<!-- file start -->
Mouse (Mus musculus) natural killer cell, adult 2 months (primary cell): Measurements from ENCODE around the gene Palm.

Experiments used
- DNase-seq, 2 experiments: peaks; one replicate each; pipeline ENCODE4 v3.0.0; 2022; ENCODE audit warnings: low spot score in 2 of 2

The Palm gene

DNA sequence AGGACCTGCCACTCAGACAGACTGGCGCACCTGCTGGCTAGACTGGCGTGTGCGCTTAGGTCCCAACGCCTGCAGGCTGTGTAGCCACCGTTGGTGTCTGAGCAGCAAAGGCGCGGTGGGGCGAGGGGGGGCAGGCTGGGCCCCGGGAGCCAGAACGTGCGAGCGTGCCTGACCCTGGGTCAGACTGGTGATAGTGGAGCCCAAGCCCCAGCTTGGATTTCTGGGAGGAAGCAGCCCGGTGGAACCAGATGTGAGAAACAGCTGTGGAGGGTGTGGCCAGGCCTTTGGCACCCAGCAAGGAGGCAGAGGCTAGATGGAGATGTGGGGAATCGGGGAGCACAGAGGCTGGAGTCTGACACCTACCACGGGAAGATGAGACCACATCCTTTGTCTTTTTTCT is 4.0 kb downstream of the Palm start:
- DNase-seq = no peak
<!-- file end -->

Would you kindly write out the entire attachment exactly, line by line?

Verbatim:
Mouse (Mus musculus) natural killer cell, adult 2 months (primary cell): Measurements from ENCODE around the gene Palm.

Experiments used
- DNase-seq, 2 experiments: peaks; one replicate each; pipeline ENCODE4 v3.0.0; 2022; ENCODE audit warnings: low spot score in 2 of 2

The Palm gene

DNA sequence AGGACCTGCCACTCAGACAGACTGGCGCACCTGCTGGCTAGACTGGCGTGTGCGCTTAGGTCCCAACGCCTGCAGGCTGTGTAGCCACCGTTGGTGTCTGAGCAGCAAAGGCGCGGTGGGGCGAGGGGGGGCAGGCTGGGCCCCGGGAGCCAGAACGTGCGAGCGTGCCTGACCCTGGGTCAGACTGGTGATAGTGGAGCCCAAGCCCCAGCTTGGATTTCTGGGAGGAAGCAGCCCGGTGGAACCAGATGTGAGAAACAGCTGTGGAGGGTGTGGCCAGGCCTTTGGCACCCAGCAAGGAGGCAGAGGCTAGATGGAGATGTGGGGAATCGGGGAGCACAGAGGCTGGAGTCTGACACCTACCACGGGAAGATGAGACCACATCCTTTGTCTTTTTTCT is 4.0 kb downstream of the Palm start:
- DNase-seq = no peak